Water refracts, but it also depicts. Cutting-edge technology developed at Rensselaer Polytechnic Institute (RPI) has harnessed this capacity molecule by molecule until — voilà! — a camera emerged.
Amir H. Hirsa, a scientist and professor at RPI, has designed a lens that requires just two droplets of water to capture an image. In an age of generous carbon footprints, the new cameras do not cost much, weigh much, or use much energy.
According to a Newswise press release “The lens is made up of a pair of water droplets, which vibrate back and forth upon exposure to a high-frequency sound, and in turn change the focus of the lens. By using imaging software to automatically capture in-focus frames and discard any out of focus frames, the researchers can create streaming images from lightweight, low-cost, high-fidelity miniature cameras.”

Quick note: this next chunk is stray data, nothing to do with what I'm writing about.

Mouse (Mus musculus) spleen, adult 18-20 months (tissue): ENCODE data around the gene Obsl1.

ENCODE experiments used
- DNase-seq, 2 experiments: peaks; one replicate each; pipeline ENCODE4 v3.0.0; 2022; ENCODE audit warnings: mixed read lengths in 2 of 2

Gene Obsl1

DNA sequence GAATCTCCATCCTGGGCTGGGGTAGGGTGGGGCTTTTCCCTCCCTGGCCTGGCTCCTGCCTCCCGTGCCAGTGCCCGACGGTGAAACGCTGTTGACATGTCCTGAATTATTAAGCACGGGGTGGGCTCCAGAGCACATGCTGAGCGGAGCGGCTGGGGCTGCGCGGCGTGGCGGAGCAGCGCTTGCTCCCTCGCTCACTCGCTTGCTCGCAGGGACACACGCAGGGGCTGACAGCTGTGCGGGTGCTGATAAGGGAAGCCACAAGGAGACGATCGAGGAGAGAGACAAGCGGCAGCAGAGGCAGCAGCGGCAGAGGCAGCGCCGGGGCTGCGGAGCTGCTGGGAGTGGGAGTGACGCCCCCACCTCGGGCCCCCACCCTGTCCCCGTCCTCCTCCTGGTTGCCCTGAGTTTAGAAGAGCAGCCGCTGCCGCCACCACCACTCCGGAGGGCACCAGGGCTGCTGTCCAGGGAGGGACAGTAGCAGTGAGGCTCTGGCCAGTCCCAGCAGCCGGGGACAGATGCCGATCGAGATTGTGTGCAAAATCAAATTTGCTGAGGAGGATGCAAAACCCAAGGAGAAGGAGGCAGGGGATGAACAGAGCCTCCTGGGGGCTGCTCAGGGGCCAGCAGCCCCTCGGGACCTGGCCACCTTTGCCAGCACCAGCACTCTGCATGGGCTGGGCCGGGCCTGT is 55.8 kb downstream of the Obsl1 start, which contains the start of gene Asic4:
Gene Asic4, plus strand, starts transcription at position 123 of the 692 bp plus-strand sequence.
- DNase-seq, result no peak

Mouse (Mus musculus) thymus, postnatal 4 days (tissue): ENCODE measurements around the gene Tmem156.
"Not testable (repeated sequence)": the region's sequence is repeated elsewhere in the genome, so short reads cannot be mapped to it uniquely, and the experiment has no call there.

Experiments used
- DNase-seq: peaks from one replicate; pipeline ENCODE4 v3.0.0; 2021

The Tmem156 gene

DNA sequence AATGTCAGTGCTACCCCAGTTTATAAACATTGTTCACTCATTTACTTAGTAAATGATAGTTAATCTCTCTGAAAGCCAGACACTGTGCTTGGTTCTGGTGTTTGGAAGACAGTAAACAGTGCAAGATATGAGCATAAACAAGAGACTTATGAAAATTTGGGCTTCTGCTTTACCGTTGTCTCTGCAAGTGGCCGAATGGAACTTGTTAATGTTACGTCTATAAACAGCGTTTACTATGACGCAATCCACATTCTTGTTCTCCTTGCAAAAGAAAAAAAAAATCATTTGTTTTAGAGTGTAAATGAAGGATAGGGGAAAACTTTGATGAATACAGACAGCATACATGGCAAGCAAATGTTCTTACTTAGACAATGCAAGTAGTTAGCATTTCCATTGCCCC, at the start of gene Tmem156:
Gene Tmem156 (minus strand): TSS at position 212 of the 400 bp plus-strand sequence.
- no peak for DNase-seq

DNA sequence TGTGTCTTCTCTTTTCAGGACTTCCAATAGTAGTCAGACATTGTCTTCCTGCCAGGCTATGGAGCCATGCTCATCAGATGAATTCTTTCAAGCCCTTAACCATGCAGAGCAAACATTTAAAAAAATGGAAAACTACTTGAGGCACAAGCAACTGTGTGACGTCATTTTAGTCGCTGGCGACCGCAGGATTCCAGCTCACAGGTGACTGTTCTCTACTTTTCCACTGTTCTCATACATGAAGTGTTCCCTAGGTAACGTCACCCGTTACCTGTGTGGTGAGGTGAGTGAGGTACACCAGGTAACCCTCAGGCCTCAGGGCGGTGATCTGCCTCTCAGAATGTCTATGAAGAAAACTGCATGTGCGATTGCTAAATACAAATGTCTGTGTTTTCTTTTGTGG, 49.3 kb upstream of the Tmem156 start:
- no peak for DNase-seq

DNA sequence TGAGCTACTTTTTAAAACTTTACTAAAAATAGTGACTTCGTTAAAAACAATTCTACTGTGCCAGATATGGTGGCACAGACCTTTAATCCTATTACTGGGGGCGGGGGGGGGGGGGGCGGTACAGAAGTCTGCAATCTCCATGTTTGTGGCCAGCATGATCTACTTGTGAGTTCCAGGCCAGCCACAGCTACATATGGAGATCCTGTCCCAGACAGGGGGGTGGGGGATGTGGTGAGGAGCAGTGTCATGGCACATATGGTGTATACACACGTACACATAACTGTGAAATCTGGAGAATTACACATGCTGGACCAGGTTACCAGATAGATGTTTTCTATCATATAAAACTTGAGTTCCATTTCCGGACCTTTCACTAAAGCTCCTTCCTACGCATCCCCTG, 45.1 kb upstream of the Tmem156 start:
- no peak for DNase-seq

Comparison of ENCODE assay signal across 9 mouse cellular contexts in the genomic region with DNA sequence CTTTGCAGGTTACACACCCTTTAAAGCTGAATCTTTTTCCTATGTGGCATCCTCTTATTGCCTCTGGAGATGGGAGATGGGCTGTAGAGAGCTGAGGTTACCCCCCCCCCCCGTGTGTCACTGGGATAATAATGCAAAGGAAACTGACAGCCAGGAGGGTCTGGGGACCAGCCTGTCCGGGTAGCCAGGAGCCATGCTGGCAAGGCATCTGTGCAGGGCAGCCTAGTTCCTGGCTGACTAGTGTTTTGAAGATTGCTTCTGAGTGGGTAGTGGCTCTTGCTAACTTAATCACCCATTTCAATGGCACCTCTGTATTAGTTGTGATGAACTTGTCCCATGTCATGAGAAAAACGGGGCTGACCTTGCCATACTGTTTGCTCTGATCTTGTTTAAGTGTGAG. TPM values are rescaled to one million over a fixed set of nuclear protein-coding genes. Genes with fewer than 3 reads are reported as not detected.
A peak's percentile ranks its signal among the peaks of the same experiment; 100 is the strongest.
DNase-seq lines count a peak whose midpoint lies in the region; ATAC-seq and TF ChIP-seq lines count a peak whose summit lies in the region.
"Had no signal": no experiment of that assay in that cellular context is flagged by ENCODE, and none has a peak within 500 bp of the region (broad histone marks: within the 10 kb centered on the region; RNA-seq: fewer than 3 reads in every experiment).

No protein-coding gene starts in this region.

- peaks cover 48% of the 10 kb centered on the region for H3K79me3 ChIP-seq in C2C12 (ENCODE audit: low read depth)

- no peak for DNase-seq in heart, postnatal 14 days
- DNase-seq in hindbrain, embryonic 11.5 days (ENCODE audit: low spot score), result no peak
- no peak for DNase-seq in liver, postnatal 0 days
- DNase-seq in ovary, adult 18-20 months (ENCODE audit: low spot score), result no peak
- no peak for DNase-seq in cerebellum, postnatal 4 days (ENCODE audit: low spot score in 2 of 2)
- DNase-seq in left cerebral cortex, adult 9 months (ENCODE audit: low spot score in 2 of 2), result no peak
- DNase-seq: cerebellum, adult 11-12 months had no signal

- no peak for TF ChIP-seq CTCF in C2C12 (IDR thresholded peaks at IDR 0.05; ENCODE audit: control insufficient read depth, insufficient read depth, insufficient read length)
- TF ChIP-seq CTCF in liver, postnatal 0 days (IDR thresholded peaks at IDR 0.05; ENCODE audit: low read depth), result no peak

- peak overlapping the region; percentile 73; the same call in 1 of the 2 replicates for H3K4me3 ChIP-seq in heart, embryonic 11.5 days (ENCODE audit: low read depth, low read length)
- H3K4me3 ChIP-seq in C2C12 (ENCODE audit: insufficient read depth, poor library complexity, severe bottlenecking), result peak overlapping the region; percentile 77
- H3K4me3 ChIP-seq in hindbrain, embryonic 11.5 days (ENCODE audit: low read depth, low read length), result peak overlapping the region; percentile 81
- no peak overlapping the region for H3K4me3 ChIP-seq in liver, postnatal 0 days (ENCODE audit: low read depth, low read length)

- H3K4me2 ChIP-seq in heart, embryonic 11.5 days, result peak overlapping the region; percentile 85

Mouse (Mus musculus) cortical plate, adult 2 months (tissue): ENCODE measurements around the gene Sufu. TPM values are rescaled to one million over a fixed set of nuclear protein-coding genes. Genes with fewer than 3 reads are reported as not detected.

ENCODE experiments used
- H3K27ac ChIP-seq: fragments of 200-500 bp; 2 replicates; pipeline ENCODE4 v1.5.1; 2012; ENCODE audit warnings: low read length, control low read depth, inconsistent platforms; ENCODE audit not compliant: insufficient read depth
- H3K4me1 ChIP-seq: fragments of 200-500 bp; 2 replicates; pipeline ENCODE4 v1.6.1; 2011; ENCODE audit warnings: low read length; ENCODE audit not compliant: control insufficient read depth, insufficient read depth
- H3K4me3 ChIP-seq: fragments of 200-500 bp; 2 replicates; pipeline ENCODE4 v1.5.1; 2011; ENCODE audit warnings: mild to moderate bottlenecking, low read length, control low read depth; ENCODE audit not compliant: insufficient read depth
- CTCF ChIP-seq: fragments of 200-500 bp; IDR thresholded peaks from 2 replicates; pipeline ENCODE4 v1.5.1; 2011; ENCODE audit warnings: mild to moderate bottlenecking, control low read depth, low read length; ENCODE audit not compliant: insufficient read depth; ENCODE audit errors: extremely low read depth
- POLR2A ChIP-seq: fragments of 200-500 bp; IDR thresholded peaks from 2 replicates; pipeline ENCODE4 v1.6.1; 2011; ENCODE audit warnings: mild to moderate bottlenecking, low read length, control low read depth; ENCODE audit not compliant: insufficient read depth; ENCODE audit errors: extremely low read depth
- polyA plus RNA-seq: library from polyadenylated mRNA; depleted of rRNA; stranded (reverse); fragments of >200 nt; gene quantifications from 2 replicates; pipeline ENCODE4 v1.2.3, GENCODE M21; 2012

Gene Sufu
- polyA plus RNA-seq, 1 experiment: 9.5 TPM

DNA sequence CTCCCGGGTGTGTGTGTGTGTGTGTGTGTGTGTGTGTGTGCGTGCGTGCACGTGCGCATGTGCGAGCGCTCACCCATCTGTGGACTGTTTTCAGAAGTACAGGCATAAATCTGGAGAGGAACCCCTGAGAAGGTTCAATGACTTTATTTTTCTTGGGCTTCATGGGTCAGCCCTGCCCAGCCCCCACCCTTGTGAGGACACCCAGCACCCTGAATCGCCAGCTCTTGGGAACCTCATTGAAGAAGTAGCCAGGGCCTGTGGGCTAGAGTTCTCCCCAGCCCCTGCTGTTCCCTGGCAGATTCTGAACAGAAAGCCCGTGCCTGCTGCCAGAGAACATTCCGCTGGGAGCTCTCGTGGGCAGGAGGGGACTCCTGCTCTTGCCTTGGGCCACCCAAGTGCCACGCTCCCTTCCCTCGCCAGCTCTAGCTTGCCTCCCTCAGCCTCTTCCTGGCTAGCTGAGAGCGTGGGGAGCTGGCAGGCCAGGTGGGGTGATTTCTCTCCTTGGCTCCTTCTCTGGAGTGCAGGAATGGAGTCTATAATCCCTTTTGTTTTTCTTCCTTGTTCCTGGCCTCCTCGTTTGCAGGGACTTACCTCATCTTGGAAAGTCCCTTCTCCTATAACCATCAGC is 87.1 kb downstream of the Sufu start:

Researchers at Rensselaer Polytechnic Institute claim the camera can take 250 pictures per second. Herza thinks the technology will be useful for cell phone companies as well as for defense and homeland security.
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